The main barriers to exports of dual-use items include length of approval procedures, drawbacks of electronic regulation, and low qualifications of experts. That's the conclusion drawn by the participants of the "Supervision of Exports of Dual-Use Items: Potential Barriers to Exports and Ways to Overcome them" round-table that was hosted at the Analytical Center.
Russian exports met with representatives of state agencies to discuss industry problems in order to find ways to deal with them. "The government instructed the Analytical Center and the Russian exports center to help identify and reduce internal barriers in order to boost non-raw materials exports," First Deputy Head of the Analytical Center Vladislav Onishchenko said as he opened the round-table. "One sector of the economy where non-raw materials exports could be increased is the dual-use items. Barriers to their exports should either be easy to go through or easy-to-understand and their number must be reduced."
The Head of the Department for Sectors of the Economy of the Analytical Center Grigoriy Mikryukov noted, "The system of export supervision of dual-use items is used by all developed nations and by most developing countries, specifically in such countries as the US, Canada, the EU, Singapore, India and China and there are international agreements that regulate exports of dual use goods." The expert analyzed the algorithms used by the system in Russia and abroad and concluded that Russia has the longest period for issuing licenses at 45 work days. In Australia, for example, this process takes up to 15 days and in Singapore, it only takes 5 days. The expert is of the opinion that such long licensing periods jeopardize many deals.
Mr. Mikryukov put forward a number of proposals for improvement of these procedures, specifically: the time it takes to get a license to export dual-use goods could be reduced to 15 days, all export supervision could be carried out in digital form, the validity of permits could be increased, licenses could be issued for specific types of goods rather than for specific contracts. The expert also proposed a revolutionary idea that supervision can be carried out through notification: "For some dual-use goods supervision is performed by customers at the international level through exchange of information about deliveries of dual-use goods between customs and law enforcement authorities."
The next speaker was the acting head of the Department for Export Supervision of the Federal Service for Technical and Export Supervision Konstantin Tolstykh. The expert commented on his colleague's claim about the time it takes to get an export license: "Our process takes several times less time than in most countries. Even though the maximum time is 45 days, the average is 15. In Q2, 2017 84 % of all issued licenses were issued within 15 days." In addition, the expert noted that electronic licensing got discussed practically every year, however, developing interdepartmental regulations cost huge amounts of money. "We can't expect to see major breakthroughs in the software in the near future," Mr. Tolstykh summed up.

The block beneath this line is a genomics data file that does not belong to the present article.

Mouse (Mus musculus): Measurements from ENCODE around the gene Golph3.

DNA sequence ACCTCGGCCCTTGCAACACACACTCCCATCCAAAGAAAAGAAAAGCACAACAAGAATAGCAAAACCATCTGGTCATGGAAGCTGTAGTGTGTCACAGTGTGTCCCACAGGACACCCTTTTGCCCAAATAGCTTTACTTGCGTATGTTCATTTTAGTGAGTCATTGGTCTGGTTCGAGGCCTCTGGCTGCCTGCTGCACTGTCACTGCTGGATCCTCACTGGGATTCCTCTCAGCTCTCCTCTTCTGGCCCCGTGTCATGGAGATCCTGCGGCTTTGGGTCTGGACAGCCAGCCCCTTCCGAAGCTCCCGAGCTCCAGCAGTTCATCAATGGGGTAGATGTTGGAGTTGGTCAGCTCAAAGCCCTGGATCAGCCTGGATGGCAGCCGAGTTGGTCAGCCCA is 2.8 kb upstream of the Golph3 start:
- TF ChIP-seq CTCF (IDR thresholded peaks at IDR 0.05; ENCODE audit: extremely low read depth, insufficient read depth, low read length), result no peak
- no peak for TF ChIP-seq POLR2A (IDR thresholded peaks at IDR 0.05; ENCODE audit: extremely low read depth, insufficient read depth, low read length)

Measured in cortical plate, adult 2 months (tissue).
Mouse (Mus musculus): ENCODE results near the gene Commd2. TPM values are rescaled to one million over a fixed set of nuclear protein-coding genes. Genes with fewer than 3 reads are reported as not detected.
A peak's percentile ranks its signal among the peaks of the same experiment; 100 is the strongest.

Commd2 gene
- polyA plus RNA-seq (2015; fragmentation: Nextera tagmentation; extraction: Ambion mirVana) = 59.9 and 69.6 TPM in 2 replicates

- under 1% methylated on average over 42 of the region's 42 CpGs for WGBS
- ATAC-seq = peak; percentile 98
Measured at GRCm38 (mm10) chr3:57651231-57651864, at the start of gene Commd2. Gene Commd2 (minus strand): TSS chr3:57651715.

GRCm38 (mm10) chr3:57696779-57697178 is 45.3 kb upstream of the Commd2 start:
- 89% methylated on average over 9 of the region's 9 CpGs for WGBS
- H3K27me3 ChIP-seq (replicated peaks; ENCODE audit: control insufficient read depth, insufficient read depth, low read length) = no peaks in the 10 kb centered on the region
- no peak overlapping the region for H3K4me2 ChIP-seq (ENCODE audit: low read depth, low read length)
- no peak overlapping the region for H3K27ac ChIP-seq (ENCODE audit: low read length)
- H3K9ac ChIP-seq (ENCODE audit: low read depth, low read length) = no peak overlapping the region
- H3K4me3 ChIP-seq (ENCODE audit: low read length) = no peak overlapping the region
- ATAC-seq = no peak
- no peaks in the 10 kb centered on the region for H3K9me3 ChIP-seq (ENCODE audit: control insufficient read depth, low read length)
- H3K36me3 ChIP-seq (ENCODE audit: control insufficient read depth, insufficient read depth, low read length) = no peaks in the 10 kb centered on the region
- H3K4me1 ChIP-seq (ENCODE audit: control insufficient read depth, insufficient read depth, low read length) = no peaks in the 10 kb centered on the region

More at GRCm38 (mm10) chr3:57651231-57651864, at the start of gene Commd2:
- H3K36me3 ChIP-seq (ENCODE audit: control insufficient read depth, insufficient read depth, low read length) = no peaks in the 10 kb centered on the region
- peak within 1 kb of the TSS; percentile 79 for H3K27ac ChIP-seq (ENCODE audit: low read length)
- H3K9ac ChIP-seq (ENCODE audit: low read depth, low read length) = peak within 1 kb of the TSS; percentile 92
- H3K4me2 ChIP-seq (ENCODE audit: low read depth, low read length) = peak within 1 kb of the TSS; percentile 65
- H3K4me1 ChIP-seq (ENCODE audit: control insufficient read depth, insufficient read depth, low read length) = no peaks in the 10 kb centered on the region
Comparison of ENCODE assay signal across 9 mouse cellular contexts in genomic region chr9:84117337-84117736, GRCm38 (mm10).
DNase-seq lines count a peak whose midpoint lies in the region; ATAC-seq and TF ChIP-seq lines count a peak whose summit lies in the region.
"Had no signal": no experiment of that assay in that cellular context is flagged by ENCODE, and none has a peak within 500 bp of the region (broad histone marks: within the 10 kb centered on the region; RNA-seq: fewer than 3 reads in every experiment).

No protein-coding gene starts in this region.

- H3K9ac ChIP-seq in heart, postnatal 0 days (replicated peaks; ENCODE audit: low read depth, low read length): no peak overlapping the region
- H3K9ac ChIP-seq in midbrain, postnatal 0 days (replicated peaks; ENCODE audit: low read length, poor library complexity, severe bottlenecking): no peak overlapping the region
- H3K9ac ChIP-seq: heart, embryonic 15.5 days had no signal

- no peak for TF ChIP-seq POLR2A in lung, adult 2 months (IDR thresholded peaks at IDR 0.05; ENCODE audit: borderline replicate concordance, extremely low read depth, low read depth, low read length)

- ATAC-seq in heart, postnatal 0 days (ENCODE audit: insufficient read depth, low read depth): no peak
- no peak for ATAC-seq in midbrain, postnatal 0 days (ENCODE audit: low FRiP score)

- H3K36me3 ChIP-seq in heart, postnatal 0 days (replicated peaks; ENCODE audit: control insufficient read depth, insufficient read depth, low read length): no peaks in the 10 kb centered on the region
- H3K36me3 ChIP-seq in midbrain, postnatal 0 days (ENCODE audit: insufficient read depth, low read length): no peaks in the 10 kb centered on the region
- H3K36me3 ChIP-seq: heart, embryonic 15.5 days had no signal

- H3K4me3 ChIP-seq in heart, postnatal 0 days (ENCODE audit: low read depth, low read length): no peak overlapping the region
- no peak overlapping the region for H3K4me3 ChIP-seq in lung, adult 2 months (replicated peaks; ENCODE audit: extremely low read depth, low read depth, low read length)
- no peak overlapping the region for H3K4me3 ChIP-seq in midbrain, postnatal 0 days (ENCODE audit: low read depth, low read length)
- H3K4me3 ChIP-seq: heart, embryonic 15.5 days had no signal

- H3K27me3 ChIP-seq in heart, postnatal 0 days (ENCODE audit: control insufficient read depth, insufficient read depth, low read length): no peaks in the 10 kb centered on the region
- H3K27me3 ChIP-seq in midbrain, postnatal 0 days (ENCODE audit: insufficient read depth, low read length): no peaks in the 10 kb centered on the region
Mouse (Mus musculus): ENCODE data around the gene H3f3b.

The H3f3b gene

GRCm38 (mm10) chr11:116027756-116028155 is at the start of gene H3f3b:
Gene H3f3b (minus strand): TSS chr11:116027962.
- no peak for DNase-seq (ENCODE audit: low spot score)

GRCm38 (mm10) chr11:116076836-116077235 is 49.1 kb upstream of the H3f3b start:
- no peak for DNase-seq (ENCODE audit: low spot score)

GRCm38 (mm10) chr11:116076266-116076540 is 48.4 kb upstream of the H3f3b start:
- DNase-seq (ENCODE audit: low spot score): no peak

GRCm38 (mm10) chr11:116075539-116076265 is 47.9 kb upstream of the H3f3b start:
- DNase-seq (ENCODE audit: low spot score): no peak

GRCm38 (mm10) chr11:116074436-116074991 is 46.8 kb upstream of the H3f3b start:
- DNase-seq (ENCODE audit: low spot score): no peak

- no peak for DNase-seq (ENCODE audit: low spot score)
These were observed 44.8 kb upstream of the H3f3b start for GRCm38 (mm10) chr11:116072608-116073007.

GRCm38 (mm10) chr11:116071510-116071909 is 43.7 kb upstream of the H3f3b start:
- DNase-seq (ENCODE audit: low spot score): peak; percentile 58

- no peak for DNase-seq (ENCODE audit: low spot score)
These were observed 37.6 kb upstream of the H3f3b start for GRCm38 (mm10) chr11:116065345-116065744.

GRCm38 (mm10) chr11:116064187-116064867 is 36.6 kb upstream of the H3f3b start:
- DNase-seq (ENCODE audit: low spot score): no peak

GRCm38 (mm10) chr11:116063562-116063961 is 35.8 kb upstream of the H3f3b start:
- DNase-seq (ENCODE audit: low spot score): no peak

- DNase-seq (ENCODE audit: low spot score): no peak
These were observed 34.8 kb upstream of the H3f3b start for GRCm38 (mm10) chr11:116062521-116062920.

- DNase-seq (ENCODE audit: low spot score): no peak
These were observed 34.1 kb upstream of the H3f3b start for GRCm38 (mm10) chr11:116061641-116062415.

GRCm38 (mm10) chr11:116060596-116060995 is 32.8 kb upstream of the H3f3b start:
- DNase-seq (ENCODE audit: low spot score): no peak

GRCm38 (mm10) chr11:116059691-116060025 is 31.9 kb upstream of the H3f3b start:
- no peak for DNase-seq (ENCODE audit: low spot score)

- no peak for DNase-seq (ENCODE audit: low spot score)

Irina Kashirina, an expert on customs administration with the Russian exports center, suggested introducing personal accounts: "Exports have been begging us to introduce personal accounts on the website of the Federal Service for Technical and Export Supervision or other agencies, where they could track the progress of their documents through the system until they get a license." The expert believes this measure will delivery maximum usefulness for the customs service and exporters alike at minimal cost.
AO Alfa Laval Potok technical documentation expert Tatiana Domoratskaya emphasized the problem of exports to countries that Russia does not have any special restrictions or sanctions for, such as Sweden or Uzbekistan. "The Customs say they don't know that our conclusions in the case of these countries have the same power as the conclusions of an expert organization," Ms. Domoratskaya noted.
Konstantin Tolstykh talked about insufficient qualifications of specialists. "This year we for the first time held examinations for export supervision specialists and less than 10 % of them passed it," the expert shared.
All the remarks and proposals will be analyzed by Analytical Center experts, who will then draft a document to help implement a priority project to develop systemic measures aimed at increasing non-raw materials exports that the Ministry for Economic Development is working on.